Rabbi Nachman of Breslov (in English,) Psalms (in Hebrew,) Wittgenstein (in English,) and Pirke Avot (in Hebrew.)
Ensemble: 2.1.corA.3.0-0.0.0.0-perc(4):2mar/2vib-4pft**-strings (188.8.131.52.1 players, but can increase slightly***)
NOTE: This work requires additional technological components and/or amplification. All instruments and singers are amplified. Strings should use clip-on contact microphones if possible.
*1 or 3 to a part (6 or 18 singers). Voices must be amplified.
**Pianos can be either full grands, smaller grands, or, if absolutely necessary, 4 identical high quality Digital Pianos.
*** no amplification needed if more than 3 players to a part
You Are (Variations) (2004) is in four movements with each movement a setting of a short text. The movements/texts are:
You are wherever your thoughts are
Shiviti Hashem L' negdi
(I place the Eternal before me)
Explanations come to an end somewhere
Ehmor m'aht, v'ahsay harbay
(Say little and do much)
The first text is an English translation from Rebbe Nachman of Breslov, one of the most magnetic and profound of the late 18th century Hasidic mystics. The quote is from his 'Likutey Moharan' I:21.
The second text is from Psalm 16 in the original Hebrew and translates as 'I place the Eternal before me'. The third is an English translation from the German of Ludwig Wittgenstein's 'Philosophical Investigations'.
The fourth quote is from Pirke Avot, one of the earliest parts of the Talmud and by far its most popular tractate. The Hebrew, from Rabbi Shammai, translates as 'Say little and do much'.
Since these texts are all quite brief, it was natural to repeat them with a somewhat different musical setting in each repeat. Hence variations were basically forced on me as a form by my choice of texts. The actual means of variation varies considerably.
Starting out, I made a harmonic ground plan with a short cycle of chords that would serve as the underpinning for all the variations, as has been done historically numerous times before. However, having completed the first setting of 'You are wherever your thoughts are', the second time I started to vary the harmonies. As I went on, they departed further from the original ground plan. I frankly enjoyed this immensely since I was following spontaneous musical intuition. In the third variation there are quotes from 'L'homme Armé', the popular song from the 14th century. Starting with the fifth variation I began piling all four pianos on top of each other with conflicting harmonies that produce something new and extremely energetic. In the sixth variation one may hear echos of James Brown.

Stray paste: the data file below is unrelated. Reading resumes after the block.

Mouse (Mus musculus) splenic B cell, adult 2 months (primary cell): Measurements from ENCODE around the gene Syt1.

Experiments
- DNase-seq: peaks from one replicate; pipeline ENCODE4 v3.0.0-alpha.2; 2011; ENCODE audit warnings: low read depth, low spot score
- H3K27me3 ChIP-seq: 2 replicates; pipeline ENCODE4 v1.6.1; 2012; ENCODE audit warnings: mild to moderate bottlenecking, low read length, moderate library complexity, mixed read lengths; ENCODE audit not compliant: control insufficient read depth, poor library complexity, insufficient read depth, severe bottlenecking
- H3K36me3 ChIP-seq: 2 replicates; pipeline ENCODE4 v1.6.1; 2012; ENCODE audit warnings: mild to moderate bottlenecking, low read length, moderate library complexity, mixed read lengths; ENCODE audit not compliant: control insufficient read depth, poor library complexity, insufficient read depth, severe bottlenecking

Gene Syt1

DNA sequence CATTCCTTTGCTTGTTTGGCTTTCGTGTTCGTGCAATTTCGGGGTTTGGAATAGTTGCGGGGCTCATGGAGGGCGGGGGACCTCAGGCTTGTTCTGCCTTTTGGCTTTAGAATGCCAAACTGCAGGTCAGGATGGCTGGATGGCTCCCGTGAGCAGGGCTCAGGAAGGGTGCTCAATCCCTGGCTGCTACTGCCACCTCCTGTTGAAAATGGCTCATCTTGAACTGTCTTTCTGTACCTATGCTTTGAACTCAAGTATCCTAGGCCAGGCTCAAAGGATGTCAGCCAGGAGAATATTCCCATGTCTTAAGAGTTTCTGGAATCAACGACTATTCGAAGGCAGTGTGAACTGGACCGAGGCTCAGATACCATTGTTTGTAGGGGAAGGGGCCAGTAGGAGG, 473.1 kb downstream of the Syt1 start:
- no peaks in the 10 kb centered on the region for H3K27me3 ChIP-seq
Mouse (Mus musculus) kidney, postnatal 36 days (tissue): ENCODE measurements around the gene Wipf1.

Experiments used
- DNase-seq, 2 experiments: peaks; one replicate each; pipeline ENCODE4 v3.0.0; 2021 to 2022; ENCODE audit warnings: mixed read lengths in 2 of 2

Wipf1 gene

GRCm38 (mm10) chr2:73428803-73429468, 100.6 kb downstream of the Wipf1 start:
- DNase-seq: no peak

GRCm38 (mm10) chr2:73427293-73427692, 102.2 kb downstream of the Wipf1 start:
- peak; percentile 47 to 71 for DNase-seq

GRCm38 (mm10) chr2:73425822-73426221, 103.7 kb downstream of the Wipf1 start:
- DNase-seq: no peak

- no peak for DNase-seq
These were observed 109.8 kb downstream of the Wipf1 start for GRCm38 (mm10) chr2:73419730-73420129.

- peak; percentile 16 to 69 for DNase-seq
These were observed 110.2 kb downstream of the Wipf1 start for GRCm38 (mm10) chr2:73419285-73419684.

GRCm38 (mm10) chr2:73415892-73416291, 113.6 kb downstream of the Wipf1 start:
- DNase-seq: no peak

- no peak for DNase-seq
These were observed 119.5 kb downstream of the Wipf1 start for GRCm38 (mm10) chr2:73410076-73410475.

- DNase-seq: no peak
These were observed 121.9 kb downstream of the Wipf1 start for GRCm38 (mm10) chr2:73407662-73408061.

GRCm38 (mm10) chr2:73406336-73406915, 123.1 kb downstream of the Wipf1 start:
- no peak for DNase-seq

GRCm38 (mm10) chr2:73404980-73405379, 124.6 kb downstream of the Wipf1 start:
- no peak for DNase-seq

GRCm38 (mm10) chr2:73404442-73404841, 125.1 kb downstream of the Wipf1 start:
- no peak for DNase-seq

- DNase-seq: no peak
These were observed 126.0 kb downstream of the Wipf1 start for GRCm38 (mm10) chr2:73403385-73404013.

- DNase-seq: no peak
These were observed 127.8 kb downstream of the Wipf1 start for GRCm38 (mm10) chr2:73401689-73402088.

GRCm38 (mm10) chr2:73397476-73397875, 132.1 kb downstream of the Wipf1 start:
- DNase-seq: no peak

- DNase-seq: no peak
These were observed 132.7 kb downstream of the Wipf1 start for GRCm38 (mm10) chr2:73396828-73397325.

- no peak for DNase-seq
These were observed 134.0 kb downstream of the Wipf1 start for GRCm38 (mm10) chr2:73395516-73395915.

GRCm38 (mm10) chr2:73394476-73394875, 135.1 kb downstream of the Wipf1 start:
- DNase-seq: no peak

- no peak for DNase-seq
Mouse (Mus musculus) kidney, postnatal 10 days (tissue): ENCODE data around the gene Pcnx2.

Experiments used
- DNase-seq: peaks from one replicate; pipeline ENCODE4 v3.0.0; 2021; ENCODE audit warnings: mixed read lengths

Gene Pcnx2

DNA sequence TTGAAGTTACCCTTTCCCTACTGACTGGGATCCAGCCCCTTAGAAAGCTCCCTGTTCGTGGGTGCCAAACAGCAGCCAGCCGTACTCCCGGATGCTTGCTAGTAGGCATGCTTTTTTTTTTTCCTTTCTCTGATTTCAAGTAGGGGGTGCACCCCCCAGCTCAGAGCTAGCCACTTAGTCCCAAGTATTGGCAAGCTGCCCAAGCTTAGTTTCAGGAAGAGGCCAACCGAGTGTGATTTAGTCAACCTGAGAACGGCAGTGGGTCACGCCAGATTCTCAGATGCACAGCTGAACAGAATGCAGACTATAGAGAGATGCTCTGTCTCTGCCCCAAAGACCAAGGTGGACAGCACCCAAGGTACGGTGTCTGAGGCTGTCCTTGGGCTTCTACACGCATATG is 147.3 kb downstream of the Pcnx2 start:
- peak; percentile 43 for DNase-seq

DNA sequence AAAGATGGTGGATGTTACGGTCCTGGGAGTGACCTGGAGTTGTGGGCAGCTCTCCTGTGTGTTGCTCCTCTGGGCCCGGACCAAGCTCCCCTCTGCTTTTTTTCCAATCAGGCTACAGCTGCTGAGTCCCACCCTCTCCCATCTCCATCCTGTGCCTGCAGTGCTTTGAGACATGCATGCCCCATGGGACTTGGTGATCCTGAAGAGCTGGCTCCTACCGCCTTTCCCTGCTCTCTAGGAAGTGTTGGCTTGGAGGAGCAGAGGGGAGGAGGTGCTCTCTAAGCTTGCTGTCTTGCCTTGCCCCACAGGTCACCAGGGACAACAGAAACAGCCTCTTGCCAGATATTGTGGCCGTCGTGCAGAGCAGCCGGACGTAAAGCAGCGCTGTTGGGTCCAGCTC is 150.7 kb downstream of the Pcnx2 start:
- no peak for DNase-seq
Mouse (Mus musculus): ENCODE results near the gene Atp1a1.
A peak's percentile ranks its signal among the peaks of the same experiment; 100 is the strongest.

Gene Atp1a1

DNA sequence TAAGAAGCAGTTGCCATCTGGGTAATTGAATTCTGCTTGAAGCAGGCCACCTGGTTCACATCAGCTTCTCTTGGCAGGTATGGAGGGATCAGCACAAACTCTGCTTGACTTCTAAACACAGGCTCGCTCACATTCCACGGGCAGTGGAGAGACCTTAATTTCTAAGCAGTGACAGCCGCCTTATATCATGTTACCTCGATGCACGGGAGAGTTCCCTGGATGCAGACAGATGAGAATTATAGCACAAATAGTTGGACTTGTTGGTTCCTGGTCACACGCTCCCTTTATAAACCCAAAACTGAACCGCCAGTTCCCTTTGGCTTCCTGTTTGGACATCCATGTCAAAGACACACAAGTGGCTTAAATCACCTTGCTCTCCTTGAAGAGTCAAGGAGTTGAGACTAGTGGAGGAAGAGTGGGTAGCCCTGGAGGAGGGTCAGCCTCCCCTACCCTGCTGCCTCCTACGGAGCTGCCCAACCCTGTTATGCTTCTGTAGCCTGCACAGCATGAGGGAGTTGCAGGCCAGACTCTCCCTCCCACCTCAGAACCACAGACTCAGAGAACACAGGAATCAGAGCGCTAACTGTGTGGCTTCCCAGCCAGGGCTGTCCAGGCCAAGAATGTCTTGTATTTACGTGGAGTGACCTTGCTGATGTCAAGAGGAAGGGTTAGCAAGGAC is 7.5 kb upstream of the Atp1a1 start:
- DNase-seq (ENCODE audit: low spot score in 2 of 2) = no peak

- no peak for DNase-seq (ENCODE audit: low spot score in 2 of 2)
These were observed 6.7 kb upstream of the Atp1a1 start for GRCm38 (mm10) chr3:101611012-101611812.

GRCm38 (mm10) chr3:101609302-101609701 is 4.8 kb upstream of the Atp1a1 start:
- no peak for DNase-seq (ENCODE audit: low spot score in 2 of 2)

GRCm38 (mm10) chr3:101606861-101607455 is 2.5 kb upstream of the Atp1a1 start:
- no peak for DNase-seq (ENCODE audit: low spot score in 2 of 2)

The second text, in Hebrew, is sung and then immediately sung in canon, which is then repeated and augmented to create a kind of slow motion canon; marimbas, vibes and pianos drive it on in constantly changing meters. After a short pause the slow third movement begins, varying the repetitions of its text in changing, often minor, harmonies. The last movement, again in Hebrew, returns to the original tempo and is composed of augmenting canons, similar to those of the second movement.
What unites the piece harmonically is a constantly recurring D major dominant chord – usually with G, rather than A in the bass. This bright ray of D major light illuminates most of the piece, most intensely in the final movement.
'You Are (Variations)' is scored for 3 sopranos, 1 alto and 2 tenors with 2 flutes, oboe, english horn, 3 Bb clarinets, 4 pianos, 2 marimbas, 2 vibraphones and strings. The overall duration is a little more than 26 minutes. The piece was co-commissioned by the Los Angeles Master Chorale, Lincoln Center, and the Ensemble Modern.
Steve Reich - August 2004
This programme note can be reproduced free of charge in concert programmes with a credit to the composer
“You Are is an exceptional score… what is so impressive is the way Reich has written through the pithy texts to achieve music that feels as if we are watching (hearing) music bloom to fill not just the room but the consciousness. Part of this is Reich’s brilliant and original variation technique… The music gets richer and richer. At the same time the text…has the quality of an injection of wisdom. Gradually it infects awareness, words, tones, rhythms and meanings. Then there is the sheer visceral sensation of compelling music, insistent in its rhythms, building complexities… a masterpiece.”
Los Angeles Times
“You Are (Variations) incorporates “aphoristic truisms” from ancient Hebrew and more recent Wittgentstein… Like a jewel examined in changing light, the text rises and falls through the instrumental texture… The marvel of the work is the newness of its expression, the fresh sounds and messages Reich has found within materials that are already known aspects of his musical language… He continues to find new uses for his ‘classic’ minimalist techiques, as You Are (Variations) handsomely suggests.”
Los Angeles Weekly